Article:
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Germany & the Euro

In response to:

The Tragedy of the European Union and How to Resolve It from the September 27, 2012 issue

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Rainer Jensen/epa/Corbis
German Chancellor Angela Merkel, Berlin, September 2012

To the Editors:

George Soros (who I am happy to say is an old friend) argues that, in summary, Germany must “lead or leave” the eurozone [“The Tragedy of the European Union and How to Resolve It,” NYR, September 27]. The underlying analysis of the problem is, as one would expect, thorough and persuasive, especially highlighting the often overlooked asymmetry of adjustment between debtors and creditors.

However, the alternative solutions on offer are, in my view, seriously flawed. Germany’s leaving is unrealistic. Not only is this legally problematical and politically suicidal, but the economic result would be the opposite of the goal of growth. The new German currency would rise precipitously, severely damaging German exports and growth. The rest of the eurozone would lose its locomotive. And the markets would surely doubt that this major event would be the last—confidence in the coherence of the eurozone would be irretrievably shattered.

We now come to the “lead” option, which I suspect is George’s real point as he knows as well as anyone that “leaving” is most improbable. Most outside of Germany would agree with Soros that greater German growth, and somewhat higher inflation, would help the adjustment process. The problem is that most in Germany remain deeply distrustful of anything hinting at higher domestic inflation, and are convinced that the euro solution is for others to adopt Germany’s disciplined example. So, the suggestion that outside pressure could alter these views seems to misunderstand the culture (especially since the grudging acceptance of the plan of Mario Draghi, the chairman of the European Central Bank, is viewed already as a step too far) and is likely to be as counterproductive as any finger wagging always is.

All, instead, should do everything to deepen Germany’s euro involvement by: encouraging and supporting the Draghi plan, and the structural political, budgetary, and banking reforms underway; recognizing the as yet underappreciated measures being taken by Spain, Italy, and Portugal; and welcoming some German stimulus, if it occurs for purely internal reasons, as a response to a German economic slowdown.

The eurozone will, I believe, survive as these steps are progressively realized, albeit with great volatility, including Germany (as it is for better or for worse) as a full member. If this is wrong, the breakup will not involve Germany on the one hand and the rest on the other, but rather a chaotic mixture of countries and/or groups, with drastic consequences for all, including Germany.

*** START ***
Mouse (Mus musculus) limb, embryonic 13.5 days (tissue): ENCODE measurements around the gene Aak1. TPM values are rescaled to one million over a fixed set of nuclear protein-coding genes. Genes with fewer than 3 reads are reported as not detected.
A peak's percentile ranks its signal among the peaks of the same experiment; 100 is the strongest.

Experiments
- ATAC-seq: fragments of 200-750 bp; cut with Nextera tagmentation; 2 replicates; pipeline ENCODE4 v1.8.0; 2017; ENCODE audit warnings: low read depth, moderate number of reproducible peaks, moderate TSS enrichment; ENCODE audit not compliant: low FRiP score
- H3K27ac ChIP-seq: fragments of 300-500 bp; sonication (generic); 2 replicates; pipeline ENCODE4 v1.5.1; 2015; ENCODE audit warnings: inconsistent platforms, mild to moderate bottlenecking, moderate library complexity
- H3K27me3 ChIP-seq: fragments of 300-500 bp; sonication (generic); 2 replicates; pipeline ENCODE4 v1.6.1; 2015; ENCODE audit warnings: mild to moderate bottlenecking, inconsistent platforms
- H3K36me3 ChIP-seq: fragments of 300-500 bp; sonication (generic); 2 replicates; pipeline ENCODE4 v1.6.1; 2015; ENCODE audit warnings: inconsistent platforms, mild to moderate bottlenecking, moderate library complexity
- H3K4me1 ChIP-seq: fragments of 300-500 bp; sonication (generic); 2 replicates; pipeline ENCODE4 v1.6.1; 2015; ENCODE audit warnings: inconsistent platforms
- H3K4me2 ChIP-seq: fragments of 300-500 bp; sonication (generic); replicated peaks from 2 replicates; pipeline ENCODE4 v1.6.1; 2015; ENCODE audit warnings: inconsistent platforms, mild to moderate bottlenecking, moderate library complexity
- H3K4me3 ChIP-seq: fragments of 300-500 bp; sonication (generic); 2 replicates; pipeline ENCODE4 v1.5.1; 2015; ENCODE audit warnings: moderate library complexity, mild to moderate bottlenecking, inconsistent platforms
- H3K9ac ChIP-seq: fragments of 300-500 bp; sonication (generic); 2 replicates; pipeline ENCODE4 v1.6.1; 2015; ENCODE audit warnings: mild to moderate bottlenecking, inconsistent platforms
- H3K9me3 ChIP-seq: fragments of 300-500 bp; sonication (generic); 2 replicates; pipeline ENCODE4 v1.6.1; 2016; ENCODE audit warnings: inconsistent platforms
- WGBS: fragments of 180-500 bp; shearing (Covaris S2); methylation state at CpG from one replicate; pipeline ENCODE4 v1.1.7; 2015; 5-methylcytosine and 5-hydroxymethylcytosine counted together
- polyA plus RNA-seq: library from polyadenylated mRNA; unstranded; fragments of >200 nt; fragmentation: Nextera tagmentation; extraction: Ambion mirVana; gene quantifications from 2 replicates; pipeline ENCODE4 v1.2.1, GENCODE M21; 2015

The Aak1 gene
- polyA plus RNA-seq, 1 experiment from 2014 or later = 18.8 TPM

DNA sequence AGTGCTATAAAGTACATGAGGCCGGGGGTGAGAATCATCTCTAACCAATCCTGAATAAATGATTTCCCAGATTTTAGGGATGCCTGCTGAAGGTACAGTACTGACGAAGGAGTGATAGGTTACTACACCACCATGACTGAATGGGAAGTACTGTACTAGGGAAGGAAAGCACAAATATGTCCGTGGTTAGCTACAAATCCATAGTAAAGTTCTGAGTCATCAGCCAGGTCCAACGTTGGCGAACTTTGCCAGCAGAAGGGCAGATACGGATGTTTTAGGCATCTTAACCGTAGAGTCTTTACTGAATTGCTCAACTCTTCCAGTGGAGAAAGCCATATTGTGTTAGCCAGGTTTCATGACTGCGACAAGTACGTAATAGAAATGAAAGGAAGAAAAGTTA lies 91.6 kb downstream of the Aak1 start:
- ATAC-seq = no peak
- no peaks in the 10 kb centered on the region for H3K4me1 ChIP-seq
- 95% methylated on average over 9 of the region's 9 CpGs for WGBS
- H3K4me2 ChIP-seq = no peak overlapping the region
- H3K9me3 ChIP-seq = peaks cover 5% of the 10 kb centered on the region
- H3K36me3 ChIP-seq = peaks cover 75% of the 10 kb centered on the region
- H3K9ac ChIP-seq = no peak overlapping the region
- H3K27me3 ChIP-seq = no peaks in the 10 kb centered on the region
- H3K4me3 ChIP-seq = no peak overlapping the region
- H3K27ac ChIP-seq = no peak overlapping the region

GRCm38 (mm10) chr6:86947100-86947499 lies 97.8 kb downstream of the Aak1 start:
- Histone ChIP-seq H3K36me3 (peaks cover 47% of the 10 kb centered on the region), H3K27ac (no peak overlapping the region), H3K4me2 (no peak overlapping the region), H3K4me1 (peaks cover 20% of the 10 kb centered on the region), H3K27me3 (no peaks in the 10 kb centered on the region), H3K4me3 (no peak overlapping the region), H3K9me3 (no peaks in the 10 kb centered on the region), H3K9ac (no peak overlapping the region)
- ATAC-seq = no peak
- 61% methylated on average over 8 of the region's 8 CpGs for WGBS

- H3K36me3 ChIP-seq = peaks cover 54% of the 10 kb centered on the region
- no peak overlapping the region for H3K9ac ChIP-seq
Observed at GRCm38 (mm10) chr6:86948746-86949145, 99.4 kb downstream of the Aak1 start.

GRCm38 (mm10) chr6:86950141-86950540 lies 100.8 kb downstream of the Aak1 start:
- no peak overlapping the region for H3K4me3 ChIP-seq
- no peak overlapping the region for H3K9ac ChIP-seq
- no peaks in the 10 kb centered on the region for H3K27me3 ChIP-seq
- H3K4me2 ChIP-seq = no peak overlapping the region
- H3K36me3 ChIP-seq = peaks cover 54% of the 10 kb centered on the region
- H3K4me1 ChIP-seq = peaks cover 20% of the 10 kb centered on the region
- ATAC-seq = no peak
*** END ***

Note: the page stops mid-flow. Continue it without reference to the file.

Yves-André Istel
Senior Adviser, Rothschild Inc.
New York City

George Soros replies:

My friend Yves-André Istel’s prescription to “do everything to deepen Germany’s euro involvement” suffers from a fatal flaw: Germany is imposing a pro-cyclical counterproductive policy on the debtor countries. This will be reflected in the conditionality that the European bailout funds, the EFSF and the ESM, which are subject to German veto, are likely to impose on a debtor country before the unlimited intervention of the European Central Bank (ECB) can be unleashed.

The ECB’s bond-buying program has arrested an incipient financial collapse. By threatening to punish bear raids, it will put a lid on the interest rates Italy and Spain will have to pay on their government bonds even before the program is activated; but it will not allow them to avoid a depression even after they have submitted themselves to EFSF/ESM supervision.

Additional steps are needed to reverse the downward spiral and they would require additional commitments from the creditor countries. If Germany is unwilling to make those commitments, it will be better for all concerned if Germany withdrew from the euro in an orderly way.

Like many of my pro-European friends, Yves-André Istel cannot imagine how the euro could prosper without Germany as the “locomotive.” Yet the macroeconomic indicators of a debtors’ eurozone would compare favorably not only with the UK but also with the US and Japan and it could issue eurobonds at comparable yields. The burden adjustment would fall on the creditor countries that left the euro. Why, then, should they agree to leave? For a very good reason: it will allow the common market and the European Union to survive and they would be better off than by allowing the euro to disintegrate in a disorderly manner.

The trouble is that a negotiated separation would require a treaty that would take two years to work out during which their costs would mount. The separation would have to precede a treaty and the sooner it is done the less the cost. It is to be greatly hoped that after comparing the costs and benefits of the alternatives, Germany would decide to accept the additional commitments that would be needed to allow the eurozone to grow its way out of its excessive indebtedness. Either alternative is better for all concerned than continuing to do the minimum to hold the euro together.

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